Warplanes launched three airstrikes on the eastern Libyan city of Derna on Monday, a witness said, an apparent continuation of Egyptian raids on the
city that began last week after militants ambushed a bus and killed Egyptian Christians.
There was no immediate confirmation of Monday’s strikes from officials in Libya or neighboring Egypt, nor any claim of responsibility for the raid on the city at the eastern end of Libya’s Mediterranean coast.
However, Egypt has previously acknowledged conducting airstrikes on targets in Libya since Friday and said it would launch further raids if necessary. A powerful Libyan force in the east of the country says it has coordinated air raids with Cairo.
The witness said one attack hit the western entrance to Derna and the other two hit Dahr al-Hamar, an area in the south of the city.
Egyptian jets attacked Derna on Friday, just hours after masked militants boarded vehicles en route to a monastery in the southern Egyptian province of Minya and opened fire at close range, killing 29 and wounding 24.
Islamic State claimed responsibility for that attack in Egypt, the latest targeting the Christian minority there. Two church bombings also claimed by Islamic State killed more than 45 people last month.
According to Yasser Risk, chairman of state newspaper Akhbar Elyoum and former war correspondent with close ties to Egypt’s presidency, 15 targets were hit on the first day of strikes, including in Derna and Jafra, in central Libya, where what he called “terrorism centers” were located.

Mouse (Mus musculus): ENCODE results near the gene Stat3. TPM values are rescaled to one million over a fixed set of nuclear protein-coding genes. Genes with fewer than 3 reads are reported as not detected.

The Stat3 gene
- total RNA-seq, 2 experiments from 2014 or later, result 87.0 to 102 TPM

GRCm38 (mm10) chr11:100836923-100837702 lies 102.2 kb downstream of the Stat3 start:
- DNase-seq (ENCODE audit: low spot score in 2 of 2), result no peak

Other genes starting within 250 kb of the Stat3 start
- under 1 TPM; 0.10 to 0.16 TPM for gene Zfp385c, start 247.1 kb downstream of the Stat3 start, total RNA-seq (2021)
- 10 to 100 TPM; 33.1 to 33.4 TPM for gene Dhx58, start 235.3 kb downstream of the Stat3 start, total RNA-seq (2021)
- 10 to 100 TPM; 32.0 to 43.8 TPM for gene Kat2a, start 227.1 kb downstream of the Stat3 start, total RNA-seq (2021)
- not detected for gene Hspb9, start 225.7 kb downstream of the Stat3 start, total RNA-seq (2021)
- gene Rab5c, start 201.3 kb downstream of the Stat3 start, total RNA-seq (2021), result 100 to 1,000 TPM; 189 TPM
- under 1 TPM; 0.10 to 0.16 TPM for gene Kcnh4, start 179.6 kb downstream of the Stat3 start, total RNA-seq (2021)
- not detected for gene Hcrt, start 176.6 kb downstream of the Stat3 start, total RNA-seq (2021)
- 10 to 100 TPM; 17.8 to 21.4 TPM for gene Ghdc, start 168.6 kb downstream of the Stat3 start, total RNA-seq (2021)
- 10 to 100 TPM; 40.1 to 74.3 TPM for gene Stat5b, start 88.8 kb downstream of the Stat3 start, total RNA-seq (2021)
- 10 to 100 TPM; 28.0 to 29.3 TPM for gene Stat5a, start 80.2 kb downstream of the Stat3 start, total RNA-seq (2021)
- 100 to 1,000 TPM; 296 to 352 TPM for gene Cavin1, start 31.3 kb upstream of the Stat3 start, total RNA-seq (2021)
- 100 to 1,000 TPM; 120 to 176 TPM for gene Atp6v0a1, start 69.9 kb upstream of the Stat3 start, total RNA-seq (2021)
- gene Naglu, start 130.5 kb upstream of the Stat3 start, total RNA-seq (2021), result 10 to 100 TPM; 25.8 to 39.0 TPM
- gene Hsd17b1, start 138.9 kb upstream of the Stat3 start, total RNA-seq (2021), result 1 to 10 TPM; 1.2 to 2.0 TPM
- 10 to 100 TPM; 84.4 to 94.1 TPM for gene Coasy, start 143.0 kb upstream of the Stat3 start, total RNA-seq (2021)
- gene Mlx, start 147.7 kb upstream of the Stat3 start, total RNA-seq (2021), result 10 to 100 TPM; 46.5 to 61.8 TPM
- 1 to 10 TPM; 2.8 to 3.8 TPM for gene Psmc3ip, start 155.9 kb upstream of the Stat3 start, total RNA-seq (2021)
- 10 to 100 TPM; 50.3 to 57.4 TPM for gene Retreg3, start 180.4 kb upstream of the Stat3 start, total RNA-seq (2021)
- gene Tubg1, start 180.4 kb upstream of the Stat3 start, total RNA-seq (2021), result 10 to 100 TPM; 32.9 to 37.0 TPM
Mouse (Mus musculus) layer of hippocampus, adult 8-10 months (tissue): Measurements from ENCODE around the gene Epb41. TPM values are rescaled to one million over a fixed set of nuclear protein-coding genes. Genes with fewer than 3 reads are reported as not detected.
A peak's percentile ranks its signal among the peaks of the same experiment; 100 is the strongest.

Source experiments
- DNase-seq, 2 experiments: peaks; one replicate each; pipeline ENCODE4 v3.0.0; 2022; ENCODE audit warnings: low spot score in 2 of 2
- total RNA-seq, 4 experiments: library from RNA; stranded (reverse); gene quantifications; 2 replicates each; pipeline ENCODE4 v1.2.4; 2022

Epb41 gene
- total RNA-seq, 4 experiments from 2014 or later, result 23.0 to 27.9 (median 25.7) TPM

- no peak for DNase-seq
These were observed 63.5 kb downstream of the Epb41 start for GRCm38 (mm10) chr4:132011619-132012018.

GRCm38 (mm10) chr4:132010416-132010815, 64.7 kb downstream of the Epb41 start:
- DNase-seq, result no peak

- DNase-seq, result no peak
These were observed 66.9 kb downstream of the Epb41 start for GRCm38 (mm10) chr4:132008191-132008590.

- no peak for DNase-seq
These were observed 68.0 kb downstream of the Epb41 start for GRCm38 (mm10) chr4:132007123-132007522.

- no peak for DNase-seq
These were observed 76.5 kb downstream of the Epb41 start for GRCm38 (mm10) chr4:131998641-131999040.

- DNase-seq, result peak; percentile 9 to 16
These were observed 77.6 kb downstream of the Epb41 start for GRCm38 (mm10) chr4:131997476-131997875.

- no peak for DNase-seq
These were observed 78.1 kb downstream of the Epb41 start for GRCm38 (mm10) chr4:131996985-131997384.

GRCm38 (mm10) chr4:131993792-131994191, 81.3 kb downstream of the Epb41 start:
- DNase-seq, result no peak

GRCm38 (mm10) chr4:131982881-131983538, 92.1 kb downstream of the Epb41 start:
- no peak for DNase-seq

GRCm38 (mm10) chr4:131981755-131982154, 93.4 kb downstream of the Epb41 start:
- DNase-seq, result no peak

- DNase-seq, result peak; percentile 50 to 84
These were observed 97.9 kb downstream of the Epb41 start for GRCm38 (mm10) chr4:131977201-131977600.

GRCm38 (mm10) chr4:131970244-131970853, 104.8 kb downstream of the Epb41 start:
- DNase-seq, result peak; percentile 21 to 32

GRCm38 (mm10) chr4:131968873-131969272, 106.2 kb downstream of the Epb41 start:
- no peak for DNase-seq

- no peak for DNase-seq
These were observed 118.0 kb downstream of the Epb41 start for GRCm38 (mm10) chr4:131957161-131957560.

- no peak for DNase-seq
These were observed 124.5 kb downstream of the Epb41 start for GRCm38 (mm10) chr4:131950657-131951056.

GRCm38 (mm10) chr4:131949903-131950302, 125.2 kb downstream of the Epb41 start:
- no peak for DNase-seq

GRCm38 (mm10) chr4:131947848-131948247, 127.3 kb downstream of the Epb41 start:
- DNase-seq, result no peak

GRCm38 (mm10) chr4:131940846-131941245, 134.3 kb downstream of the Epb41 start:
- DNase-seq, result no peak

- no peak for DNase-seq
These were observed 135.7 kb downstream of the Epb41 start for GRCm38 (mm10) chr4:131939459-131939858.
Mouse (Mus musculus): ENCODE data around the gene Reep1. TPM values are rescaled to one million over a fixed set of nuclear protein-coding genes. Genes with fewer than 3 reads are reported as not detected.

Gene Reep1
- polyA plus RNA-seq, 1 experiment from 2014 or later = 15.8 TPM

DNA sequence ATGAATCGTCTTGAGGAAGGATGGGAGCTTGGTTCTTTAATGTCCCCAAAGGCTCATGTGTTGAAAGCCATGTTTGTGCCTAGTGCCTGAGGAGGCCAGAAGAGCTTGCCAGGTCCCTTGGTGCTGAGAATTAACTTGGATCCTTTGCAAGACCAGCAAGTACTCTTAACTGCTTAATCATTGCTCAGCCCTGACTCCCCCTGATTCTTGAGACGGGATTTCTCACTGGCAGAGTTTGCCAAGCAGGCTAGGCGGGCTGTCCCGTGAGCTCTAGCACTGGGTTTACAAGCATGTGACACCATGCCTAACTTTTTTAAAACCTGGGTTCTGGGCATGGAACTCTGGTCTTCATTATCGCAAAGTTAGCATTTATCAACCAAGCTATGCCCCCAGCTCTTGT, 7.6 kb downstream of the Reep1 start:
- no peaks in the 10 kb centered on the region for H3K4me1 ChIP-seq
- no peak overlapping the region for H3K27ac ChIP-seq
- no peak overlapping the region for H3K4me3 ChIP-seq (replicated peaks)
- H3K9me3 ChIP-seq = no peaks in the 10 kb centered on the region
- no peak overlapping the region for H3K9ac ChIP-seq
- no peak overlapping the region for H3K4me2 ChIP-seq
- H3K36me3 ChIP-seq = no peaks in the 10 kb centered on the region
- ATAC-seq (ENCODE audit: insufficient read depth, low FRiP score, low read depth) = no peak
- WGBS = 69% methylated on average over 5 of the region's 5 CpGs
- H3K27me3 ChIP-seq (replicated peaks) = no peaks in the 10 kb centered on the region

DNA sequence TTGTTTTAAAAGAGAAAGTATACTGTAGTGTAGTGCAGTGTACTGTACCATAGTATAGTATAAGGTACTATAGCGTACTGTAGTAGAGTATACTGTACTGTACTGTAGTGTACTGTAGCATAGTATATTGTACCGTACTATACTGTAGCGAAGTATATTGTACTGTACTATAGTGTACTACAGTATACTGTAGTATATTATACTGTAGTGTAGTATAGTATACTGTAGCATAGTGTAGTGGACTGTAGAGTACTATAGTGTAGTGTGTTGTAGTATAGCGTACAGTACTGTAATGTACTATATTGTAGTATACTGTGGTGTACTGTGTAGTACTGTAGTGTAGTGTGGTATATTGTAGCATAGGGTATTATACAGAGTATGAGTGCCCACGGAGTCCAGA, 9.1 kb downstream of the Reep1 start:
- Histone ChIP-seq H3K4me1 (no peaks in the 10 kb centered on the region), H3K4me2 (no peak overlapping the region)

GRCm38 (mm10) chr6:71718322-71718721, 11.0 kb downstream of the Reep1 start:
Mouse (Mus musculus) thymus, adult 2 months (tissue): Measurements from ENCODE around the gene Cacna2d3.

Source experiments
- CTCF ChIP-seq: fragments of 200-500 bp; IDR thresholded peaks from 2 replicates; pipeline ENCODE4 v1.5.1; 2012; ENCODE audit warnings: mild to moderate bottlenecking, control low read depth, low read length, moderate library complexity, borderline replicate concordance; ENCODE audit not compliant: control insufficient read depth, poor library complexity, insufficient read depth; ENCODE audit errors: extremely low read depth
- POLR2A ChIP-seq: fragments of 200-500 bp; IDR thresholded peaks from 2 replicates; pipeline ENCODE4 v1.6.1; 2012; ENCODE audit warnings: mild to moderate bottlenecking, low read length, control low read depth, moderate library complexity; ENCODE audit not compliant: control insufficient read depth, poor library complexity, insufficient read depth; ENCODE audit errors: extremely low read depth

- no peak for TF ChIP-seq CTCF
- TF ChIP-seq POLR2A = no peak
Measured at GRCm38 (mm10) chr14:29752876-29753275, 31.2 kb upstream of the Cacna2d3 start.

He said the targets included leadership headquarters as well as training camps and weapons storage facilities and 60 fighter jets were used for the earlier raids. Egypt struck Derna again on Saturday.
Egypt has carried out airstrikes on its neighbor occasionally since Libya descended into factional fighting in the years following the 2011 civil war that ousted Muammar Gaddafi.
Islamist militant groups, including Islamic State, have gained ground in the chaos, and Derna, a city of around 150,000 that straddles the coastal highway linking Libya to Egypt, has frequently served as one of their main bases.
Egypt has been backing eastern commander Khalifa Haftar, whose Libyan National Army has been fighting Islamist militant groups and other fighters in Benghazi and Derna for more than two years.
Libyan National Army spokesman Col. Ahmad Messmari told reporters in Benghazi late on Sunday that Haftar’s forces were coordinating with Egypt’s military in airstrikes and the weekend raids targeted ammunition stores and operations camps.
Egyptian President Abdel Fattah el-Sissi said on Friday the air raids targeted militants responsible for plotting the attack, and that Egypt would not hesitate to carry out additional strikes inside and outside the country.